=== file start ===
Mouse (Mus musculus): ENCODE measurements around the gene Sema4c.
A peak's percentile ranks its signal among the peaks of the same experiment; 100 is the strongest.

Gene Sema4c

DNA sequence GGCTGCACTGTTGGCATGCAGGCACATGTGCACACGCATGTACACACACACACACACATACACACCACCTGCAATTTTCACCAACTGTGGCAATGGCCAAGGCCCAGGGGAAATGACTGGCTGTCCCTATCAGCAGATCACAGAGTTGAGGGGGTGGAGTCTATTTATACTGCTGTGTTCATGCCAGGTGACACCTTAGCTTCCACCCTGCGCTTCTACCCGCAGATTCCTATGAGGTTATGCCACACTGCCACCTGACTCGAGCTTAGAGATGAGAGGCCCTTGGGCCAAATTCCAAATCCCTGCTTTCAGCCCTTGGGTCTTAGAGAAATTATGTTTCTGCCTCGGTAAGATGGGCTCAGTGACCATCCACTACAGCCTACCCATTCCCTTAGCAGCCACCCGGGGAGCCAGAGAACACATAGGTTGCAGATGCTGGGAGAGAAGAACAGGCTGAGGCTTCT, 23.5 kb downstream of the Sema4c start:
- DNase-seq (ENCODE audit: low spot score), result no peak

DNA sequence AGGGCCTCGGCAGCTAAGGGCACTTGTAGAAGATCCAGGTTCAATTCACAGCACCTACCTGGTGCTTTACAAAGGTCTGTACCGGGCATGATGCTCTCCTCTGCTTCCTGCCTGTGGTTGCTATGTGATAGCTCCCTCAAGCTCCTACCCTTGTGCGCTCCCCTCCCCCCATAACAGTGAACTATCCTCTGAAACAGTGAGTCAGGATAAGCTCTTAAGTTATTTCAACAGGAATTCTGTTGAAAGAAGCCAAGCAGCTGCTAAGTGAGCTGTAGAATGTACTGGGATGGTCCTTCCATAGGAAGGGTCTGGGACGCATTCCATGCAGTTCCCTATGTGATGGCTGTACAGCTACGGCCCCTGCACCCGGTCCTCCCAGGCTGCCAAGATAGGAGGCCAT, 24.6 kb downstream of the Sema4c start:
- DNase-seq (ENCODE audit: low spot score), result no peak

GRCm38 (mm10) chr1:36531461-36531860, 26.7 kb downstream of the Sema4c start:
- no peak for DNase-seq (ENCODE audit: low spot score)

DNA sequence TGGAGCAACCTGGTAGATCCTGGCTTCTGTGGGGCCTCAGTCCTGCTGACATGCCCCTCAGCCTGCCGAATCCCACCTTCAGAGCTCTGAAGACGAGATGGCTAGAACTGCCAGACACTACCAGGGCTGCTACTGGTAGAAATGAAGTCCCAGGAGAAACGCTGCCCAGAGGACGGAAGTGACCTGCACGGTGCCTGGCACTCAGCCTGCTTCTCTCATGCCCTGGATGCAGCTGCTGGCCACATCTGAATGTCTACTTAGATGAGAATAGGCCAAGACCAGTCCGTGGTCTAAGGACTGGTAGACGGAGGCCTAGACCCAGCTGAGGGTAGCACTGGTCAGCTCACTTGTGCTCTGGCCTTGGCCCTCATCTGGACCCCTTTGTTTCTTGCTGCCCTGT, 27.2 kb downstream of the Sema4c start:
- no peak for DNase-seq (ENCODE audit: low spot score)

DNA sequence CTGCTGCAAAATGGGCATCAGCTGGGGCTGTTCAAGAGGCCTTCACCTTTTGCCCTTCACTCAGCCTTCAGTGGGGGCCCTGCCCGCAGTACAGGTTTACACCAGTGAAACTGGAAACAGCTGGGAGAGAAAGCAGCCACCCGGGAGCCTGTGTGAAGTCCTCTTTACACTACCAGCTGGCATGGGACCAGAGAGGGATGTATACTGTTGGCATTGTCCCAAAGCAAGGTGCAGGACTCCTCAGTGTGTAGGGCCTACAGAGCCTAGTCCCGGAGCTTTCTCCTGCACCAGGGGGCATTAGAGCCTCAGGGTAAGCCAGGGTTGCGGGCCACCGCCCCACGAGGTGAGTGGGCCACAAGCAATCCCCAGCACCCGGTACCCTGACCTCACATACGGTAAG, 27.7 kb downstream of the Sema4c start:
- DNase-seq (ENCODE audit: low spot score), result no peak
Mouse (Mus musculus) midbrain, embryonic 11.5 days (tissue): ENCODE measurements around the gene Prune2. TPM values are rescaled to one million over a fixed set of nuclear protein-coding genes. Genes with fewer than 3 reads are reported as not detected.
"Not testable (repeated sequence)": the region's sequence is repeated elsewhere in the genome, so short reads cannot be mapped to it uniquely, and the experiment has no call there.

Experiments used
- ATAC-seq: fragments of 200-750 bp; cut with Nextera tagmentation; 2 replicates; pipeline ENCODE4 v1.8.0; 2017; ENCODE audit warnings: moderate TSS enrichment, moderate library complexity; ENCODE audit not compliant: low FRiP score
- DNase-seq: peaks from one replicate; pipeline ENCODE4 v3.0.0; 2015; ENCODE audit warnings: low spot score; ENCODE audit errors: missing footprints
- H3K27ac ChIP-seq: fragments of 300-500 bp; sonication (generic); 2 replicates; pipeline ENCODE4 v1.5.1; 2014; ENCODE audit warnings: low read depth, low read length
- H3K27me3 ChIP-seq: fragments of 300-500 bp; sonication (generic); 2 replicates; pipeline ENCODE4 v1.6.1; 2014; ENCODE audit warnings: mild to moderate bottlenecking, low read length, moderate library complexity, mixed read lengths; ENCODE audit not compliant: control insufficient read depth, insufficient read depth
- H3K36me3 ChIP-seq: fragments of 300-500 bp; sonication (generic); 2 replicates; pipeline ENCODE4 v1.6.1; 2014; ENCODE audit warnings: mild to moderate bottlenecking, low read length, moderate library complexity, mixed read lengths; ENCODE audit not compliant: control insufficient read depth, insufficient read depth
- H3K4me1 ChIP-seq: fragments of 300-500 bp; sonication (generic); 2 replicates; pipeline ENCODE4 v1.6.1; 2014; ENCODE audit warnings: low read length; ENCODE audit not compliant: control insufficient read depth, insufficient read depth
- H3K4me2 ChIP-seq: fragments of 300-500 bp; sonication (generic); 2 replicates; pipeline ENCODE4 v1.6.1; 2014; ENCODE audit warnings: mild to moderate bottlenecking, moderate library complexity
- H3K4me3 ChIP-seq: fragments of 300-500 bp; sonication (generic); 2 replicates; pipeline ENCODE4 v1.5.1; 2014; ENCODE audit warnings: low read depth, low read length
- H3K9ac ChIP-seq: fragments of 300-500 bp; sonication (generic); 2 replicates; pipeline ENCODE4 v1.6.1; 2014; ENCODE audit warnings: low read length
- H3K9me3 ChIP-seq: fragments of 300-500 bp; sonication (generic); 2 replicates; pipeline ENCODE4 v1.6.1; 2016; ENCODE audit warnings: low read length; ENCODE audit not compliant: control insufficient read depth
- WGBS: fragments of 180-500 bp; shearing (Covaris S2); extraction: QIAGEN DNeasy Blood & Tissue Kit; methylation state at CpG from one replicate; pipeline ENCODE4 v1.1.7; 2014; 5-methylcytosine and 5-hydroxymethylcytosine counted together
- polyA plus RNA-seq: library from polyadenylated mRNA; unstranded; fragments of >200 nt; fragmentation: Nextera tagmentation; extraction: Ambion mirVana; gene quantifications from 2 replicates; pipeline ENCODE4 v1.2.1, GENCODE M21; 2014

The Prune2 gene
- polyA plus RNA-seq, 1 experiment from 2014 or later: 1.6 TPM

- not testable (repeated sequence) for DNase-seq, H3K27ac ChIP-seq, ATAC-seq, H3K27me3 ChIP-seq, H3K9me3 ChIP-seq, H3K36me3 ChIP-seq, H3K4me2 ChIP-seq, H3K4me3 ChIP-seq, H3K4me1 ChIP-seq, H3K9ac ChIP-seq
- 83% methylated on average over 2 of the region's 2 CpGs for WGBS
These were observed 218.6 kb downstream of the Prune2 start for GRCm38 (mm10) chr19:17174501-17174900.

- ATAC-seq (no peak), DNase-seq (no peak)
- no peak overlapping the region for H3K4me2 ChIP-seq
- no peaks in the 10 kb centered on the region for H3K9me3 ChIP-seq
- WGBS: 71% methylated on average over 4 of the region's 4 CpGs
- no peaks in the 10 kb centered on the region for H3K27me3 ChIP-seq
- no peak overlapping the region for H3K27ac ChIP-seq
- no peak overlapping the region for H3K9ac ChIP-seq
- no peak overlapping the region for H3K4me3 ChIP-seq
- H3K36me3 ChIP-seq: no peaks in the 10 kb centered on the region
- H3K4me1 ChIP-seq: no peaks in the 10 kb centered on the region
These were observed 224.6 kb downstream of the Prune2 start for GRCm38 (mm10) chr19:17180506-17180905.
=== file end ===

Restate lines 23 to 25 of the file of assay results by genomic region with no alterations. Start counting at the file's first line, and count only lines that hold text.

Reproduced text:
- H3K4me2 ChIP-seq: fragments of 300-500 bp; sonication (generic); 2 replicates; pipeline ENCODE4 v1.6.1; 2014; ENCODE audit warnings: mild to moderate bottlenecking, moderate library complexity
- H3K4me3 ChIP-seq: fragments of 300-500 bp; sonication (generic); 2 replicates; pipeline ENCODE4 v1.5.1; 2014; ENCODE audit warnings: low read depth, low read length
- H3K9ac ChIP-seq: fragments of 300-500 bp; sonication (generic); 2 replicates; pipeline ENCODE4 v1.6.1; 2014; ENCODE audit warnings: low read length